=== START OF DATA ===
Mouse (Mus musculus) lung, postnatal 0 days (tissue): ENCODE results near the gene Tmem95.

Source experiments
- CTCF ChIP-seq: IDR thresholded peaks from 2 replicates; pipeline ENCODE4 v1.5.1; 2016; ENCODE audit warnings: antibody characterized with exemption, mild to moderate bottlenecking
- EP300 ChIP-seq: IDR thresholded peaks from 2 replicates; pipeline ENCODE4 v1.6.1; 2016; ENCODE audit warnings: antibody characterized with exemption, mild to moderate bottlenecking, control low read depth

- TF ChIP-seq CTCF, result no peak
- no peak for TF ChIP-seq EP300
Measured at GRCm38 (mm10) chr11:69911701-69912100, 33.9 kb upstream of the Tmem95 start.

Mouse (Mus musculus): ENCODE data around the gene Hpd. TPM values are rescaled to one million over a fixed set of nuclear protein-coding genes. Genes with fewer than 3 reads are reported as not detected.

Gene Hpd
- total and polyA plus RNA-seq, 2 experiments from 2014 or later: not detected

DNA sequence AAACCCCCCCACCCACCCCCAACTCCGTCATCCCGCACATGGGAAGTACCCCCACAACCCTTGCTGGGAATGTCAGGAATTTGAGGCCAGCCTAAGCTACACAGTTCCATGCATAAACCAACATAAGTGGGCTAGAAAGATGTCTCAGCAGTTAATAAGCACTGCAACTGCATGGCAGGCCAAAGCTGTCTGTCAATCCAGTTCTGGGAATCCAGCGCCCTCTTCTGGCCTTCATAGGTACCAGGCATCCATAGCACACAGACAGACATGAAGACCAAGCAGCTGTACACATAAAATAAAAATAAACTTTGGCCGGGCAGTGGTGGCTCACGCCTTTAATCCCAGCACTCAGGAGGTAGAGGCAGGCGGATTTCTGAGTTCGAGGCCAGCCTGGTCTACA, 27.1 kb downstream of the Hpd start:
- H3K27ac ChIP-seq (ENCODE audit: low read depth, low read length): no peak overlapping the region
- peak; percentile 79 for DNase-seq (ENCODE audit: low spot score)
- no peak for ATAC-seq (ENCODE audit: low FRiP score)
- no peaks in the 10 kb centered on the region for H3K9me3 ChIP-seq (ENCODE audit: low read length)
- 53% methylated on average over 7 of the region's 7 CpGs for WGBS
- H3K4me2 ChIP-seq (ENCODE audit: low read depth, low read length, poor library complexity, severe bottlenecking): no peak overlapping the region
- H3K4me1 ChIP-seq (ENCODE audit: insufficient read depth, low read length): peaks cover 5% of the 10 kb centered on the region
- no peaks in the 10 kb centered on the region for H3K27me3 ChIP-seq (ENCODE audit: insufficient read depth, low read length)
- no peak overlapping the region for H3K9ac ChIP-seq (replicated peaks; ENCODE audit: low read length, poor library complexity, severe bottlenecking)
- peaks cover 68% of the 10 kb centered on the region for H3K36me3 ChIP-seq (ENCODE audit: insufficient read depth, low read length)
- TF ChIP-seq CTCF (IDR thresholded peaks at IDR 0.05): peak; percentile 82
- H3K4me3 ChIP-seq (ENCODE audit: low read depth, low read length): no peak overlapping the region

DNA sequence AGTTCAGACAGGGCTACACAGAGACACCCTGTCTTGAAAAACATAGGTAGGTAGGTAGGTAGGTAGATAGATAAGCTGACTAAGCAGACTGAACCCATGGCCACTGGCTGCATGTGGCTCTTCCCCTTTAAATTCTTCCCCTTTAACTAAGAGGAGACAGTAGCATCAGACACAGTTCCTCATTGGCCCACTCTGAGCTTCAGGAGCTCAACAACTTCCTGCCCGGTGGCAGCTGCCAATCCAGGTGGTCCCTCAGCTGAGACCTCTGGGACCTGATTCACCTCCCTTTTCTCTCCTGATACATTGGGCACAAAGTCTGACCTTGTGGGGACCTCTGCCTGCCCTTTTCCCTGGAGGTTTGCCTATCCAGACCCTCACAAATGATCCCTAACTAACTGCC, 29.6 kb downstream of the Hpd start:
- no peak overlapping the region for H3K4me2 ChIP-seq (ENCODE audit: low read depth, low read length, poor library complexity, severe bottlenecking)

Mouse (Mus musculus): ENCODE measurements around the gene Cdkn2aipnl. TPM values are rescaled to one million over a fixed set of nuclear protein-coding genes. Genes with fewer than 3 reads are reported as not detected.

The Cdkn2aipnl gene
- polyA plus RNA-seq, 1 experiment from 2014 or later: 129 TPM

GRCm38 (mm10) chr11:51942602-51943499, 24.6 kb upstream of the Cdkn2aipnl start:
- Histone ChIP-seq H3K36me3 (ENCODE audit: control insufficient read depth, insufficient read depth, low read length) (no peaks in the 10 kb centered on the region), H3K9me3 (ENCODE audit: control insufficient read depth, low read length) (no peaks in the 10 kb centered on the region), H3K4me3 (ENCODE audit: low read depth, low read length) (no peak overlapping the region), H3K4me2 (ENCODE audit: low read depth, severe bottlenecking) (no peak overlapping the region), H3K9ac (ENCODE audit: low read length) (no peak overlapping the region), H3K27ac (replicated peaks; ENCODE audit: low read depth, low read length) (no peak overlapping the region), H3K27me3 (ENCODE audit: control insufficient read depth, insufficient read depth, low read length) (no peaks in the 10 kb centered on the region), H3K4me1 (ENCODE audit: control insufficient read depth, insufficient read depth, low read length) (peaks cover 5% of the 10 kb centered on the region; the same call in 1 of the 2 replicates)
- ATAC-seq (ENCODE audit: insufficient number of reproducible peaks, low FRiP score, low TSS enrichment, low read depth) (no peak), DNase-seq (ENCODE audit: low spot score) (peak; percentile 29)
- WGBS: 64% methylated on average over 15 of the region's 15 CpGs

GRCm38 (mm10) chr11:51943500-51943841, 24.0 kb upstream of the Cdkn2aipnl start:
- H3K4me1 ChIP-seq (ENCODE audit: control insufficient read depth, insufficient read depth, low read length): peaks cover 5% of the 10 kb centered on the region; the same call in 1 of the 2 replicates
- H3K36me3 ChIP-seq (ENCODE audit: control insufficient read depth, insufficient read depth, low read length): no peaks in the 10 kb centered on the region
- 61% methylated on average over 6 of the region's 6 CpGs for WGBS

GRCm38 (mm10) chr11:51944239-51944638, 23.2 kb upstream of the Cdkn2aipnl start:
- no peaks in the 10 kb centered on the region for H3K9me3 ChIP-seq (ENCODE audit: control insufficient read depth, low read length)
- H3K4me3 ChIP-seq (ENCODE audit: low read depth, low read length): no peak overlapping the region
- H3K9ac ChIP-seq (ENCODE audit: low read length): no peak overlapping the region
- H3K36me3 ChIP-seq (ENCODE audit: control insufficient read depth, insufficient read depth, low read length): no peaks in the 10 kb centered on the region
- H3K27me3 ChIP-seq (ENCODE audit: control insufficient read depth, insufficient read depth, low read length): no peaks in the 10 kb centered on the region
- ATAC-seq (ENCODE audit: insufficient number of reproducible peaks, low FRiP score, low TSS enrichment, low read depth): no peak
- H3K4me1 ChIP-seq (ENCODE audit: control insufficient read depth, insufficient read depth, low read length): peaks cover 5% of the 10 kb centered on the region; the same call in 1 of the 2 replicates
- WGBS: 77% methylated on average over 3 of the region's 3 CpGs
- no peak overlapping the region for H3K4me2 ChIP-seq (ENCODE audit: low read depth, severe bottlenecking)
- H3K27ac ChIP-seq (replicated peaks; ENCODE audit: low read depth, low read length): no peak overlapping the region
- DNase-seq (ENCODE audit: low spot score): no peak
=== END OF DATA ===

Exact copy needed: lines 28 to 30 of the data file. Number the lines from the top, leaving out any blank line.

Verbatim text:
- polyA plus RNA-seq, 1 experiment from 2014 or later: 129 TPM

GRCm38 (mm10) chr11:51942602-51943499, 24.6 kb upstream of the Cdkn2aipnl start:
- Histone ChIP-seq H3K36me3 (ENCODE audit: control insufficient read depth, insufficient read depth, low read length) (no peaks in the 10 kb centered on the region), H3K9me3 (ENCODE audit: control insufficient read depth, low read length) (no peaks in the 10 kb centered on the region), H3K4me3 (ENCODE audit: low read depth, low read length) (no peak overlapping the region), H3K4me2 (ENCODE audit: low read depth, severe bottlenecking) (no peak overlapping the region), H3K9ac (ENCODE audit: low read length) (no peak overlapping the region), H3K27ac (replicated peaks; ENCODE audit: low read depth, low read length) (no peak overlapping the region), H3K27me3 (ENCODE audit: control insufficient read depth, insufficient read depth, low read length) (no peaks in the 10 kb centered on the region), H3K4me1 (ENCODE audit: control insufficient read depth, insufficient read depth, low read length) (peaks cover 5% of the 10 kb centered on the region; the same call in 1 of the 2 replicates)